Reflections on the 4th of July
On the occasion of the American Bi-Centennial in 1897, Supreme Court Justices Thurgood Marshall and John T Morgan penned this reflection on the founding fathers and the state of the Union, as it was conceived and as it was in 1897.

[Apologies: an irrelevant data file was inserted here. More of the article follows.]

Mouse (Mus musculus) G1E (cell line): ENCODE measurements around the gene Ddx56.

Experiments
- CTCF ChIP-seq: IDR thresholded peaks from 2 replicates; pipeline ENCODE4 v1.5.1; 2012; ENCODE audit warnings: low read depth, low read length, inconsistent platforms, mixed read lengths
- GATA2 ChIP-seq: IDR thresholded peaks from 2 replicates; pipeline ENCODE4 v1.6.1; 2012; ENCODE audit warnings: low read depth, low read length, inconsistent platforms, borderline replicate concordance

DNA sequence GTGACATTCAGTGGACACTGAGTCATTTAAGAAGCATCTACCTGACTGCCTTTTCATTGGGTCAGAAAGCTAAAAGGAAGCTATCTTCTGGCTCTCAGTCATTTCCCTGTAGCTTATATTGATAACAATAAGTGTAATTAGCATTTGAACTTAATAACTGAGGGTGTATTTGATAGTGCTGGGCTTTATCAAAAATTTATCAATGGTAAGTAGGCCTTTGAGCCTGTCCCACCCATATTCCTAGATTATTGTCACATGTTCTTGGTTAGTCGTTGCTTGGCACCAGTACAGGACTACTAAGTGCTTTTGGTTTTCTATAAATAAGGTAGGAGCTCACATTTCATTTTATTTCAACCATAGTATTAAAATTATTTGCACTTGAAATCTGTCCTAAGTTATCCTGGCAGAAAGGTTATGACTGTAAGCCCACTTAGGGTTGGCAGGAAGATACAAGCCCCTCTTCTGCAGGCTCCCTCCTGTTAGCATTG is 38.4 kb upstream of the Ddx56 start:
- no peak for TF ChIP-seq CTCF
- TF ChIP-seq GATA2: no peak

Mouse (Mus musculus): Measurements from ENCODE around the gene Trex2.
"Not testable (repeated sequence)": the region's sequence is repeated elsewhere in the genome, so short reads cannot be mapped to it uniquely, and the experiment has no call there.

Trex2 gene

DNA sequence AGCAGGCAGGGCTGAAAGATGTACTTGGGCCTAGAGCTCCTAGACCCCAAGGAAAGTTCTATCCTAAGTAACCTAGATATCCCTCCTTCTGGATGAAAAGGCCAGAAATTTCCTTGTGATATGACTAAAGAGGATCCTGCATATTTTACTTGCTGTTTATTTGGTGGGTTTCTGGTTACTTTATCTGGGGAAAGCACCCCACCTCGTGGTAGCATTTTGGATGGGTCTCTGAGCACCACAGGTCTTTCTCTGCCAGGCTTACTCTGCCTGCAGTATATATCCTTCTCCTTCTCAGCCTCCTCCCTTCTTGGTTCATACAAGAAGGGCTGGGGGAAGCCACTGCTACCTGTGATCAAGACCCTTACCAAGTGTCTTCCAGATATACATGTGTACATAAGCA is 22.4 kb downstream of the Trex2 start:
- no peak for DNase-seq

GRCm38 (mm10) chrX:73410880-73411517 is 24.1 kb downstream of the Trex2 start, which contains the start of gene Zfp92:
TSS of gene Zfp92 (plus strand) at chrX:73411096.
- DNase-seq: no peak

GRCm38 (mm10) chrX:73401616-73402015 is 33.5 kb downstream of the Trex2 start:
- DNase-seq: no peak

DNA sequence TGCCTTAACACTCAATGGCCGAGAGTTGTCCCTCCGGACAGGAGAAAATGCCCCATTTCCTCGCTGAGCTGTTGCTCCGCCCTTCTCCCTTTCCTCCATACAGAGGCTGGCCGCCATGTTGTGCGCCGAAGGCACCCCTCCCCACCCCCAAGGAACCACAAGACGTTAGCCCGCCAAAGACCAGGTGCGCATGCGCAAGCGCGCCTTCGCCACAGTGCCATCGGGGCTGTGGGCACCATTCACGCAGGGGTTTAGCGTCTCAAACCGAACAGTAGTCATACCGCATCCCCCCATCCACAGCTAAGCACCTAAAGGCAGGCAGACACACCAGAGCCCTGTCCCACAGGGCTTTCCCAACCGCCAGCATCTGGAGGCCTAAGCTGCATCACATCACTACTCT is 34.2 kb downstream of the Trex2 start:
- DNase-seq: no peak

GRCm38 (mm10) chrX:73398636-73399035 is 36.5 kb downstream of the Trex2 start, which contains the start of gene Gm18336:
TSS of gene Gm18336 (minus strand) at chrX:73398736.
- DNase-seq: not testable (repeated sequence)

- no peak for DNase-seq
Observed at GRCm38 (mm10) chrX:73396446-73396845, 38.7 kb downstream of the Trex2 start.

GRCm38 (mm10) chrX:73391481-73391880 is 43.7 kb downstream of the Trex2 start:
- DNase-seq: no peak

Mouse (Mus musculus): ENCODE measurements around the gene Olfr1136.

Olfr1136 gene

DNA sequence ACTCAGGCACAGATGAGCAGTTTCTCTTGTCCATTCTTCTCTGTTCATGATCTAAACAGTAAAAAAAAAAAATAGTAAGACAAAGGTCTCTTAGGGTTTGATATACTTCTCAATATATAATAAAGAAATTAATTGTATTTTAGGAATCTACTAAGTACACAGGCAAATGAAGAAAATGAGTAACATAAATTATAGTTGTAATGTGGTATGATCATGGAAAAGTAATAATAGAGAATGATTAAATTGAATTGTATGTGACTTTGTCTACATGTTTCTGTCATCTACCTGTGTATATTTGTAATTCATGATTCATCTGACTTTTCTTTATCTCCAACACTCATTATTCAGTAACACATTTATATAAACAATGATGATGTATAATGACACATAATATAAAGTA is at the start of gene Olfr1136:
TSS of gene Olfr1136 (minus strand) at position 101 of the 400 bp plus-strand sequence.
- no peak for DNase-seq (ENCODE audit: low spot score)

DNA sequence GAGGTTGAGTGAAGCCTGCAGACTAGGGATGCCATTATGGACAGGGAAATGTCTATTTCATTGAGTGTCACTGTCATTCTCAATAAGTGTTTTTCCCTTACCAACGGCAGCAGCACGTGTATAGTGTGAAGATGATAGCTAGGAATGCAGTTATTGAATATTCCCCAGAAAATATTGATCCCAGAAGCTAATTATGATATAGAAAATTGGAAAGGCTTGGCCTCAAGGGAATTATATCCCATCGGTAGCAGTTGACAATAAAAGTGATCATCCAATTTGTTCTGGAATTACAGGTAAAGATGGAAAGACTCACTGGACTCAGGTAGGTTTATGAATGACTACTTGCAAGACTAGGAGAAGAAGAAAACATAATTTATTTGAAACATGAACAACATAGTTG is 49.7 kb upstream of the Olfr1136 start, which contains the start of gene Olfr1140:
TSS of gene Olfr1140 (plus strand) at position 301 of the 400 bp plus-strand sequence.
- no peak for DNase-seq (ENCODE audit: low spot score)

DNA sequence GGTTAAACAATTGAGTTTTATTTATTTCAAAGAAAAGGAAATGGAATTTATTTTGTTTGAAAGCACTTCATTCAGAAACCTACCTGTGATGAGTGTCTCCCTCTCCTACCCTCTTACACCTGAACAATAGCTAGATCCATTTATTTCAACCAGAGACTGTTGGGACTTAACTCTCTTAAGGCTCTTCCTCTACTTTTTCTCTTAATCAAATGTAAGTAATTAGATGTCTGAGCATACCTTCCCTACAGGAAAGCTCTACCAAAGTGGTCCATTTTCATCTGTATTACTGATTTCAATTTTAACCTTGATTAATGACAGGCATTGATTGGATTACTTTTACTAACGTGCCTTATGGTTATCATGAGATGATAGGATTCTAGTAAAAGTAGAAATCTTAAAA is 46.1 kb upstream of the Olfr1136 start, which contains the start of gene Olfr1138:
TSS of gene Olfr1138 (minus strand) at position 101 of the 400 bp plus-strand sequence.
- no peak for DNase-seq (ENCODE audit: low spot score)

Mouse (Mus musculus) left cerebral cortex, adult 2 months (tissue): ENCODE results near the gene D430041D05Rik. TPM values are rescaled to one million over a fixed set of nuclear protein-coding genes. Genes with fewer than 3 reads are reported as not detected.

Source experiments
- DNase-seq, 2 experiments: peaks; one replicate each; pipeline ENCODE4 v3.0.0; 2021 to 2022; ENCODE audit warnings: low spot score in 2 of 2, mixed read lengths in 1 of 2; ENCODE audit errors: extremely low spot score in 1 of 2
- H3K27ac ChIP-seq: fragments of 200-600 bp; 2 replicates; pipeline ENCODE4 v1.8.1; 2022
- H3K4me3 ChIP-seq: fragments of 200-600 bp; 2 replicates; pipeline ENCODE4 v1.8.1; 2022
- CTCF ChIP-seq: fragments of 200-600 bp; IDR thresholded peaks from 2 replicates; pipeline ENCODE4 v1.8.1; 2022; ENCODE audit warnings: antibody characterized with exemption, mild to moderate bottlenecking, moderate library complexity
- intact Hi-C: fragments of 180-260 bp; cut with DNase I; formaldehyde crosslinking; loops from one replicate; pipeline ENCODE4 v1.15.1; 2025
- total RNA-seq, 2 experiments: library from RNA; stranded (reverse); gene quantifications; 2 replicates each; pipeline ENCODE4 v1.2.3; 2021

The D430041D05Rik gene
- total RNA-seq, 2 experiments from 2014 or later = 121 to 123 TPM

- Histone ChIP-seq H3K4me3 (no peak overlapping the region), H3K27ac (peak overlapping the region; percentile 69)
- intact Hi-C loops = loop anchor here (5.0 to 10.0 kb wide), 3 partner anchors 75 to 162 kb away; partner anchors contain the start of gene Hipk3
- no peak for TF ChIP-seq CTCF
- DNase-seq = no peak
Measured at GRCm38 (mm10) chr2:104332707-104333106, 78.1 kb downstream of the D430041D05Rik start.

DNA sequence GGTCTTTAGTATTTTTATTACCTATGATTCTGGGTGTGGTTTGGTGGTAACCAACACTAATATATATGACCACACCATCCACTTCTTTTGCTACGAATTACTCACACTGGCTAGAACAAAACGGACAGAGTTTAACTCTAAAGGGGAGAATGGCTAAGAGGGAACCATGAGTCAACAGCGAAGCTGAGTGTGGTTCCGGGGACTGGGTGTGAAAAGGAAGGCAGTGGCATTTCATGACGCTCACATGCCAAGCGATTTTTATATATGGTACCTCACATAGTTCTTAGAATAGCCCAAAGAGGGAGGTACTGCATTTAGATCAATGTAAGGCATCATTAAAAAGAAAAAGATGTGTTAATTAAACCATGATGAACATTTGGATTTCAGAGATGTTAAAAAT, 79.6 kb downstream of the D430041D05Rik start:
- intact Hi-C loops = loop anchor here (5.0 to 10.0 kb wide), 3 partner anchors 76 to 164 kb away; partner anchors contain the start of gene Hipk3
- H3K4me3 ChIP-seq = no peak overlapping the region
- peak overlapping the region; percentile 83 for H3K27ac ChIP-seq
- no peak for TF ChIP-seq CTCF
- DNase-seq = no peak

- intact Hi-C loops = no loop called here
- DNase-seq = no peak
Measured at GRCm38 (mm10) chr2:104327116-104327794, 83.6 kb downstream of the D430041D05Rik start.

“The men who gathered in Philadelphia in 1787 could not have envisioned these changes (in America.) They could not have imagined, nor would they have accepted, that the document they were drafting would one day be construed by a Supreme Court to which had been appointed a woman and the descendent of an African slave. “We the People” no longer enslave, but the credit does not belong to the framers. It belongs to those who refused to acquiesce in outdated notions of “liberty,” “justice,” and “equality,” and who strived to better them.”